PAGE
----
Cybernetics is the interdisciplinary study of the structure
Structure is a fundamental, tangible or intangible notion referring to the recognition, observation, nature, and permanence of patterns and relationships of entities. This notion may itself be an object, such as a built structure, or an attribute, such as the structure of society...

 of regulatory systems. Cybernetics is closely related to information theory
Information theory
Information theory is a branch of applied mathematics and electrical engineering involving the quantification of information. Information theory was developed by Claude E. Shannon to find fundamental limits on signal processing operations such as compressing data and on reliably storing and...

, control theory
Control theory
Control theory is an interdisciplinary branch of engineering and mathematics that deals with the behavior of dynamical systems. The desired output of a system is called the reference...

 and systems theory
Systems theory
Systems theory is the transdisciplinary study of systems in general, with the goal of elucidating principles that can be applied to all types of systems at all nesting levels in all fields of research...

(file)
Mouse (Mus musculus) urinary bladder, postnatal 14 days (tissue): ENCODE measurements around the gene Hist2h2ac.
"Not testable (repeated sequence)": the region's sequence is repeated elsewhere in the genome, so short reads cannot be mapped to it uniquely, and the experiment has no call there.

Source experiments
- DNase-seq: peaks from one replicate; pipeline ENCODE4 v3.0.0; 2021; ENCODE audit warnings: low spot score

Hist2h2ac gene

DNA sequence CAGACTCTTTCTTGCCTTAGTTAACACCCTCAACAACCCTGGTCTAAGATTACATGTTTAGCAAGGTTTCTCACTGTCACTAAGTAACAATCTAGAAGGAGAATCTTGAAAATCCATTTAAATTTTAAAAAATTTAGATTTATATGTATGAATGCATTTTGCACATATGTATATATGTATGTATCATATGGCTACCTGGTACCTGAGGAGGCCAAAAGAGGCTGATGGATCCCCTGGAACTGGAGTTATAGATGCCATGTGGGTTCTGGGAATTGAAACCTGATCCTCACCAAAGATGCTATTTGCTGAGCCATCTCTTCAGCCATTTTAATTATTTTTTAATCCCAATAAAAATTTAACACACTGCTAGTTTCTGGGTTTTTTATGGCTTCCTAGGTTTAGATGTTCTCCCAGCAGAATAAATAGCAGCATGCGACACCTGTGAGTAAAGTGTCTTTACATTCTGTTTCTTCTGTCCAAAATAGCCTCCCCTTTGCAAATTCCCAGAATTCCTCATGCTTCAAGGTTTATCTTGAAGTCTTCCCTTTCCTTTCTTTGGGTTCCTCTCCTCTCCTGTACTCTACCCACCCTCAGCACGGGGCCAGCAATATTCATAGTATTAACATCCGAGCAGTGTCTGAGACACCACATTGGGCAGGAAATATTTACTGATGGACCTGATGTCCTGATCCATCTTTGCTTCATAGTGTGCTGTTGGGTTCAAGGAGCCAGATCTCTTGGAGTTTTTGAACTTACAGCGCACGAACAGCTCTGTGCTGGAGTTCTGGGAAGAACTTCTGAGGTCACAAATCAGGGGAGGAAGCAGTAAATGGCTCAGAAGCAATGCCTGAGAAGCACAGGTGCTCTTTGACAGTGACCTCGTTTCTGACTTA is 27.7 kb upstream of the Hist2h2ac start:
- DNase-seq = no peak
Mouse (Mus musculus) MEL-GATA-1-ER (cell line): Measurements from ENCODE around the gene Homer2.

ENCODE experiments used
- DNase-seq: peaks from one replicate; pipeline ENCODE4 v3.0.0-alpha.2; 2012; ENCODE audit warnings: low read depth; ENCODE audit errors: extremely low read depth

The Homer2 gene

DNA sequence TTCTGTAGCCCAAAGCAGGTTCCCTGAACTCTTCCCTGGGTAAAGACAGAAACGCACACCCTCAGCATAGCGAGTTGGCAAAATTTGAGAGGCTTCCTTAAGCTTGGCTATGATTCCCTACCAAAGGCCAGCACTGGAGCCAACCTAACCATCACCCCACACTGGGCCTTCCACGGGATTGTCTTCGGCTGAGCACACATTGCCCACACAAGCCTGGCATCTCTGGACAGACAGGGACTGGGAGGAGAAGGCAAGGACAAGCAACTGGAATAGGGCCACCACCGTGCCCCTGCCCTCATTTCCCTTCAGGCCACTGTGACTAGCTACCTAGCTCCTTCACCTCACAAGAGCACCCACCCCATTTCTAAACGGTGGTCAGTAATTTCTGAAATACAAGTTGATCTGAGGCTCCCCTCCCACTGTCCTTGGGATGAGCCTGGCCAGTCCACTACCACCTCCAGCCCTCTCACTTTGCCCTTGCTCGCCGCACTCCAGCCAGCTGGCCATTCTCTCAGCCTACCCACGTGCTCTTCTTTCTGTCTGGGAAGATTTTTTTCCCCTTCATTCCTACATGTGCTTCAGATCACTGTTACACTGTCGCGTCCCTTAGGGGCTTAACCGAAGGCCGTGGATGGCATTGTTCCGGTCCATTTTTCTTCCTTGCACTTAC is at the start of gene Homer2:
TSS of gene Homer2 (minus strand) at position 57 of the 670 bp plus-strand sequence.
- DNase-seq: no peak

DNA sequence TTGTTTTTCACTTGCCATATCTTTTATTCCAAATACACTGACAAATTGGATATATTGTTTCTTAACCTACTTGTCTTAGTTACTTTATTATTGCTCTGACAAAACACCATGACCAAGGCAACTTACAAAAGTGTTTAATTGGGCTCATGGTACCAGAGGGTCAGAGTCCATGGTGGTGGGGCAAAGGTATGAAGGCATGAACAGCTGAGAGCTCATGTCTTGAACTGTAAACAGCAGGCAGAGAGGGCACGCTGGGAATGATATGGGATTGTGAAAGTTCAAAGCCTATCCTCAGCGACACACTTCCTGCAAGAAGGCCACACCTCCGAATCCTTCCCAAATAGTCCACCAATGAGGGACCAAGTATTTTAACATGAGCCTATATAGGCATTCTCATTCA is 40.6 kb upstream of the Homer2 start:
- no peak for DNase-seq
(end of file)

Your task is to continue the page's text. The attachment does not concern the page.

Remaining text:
, at least in its first-order form. (Second-order cybernetics
Second-order cybernetics
Second-order cybernetics, also known as the cybernetics of cybernetics, investigates the construction of models of cybernetic systems. It investigates cybernetics with awareness that the investigators are part of the system, and of the importance of self-referentiality, self-organizing, the...

 has crucial methodological and epistemological implications that are fundamental to the field as a whole.) Both in its origins and in its evolution in the second half of the 20th century, cybernetics is equally applicable to physical and social (that is, language-based) systems.

Cybernetics is most applicable when the system being analysed is involved in a closed signal loop; that is, where action by the system causes some change in its environment and that change is fed to the system via information (feedback) that causes the system to adapt to these new conditions: the system's changes affect its behavior.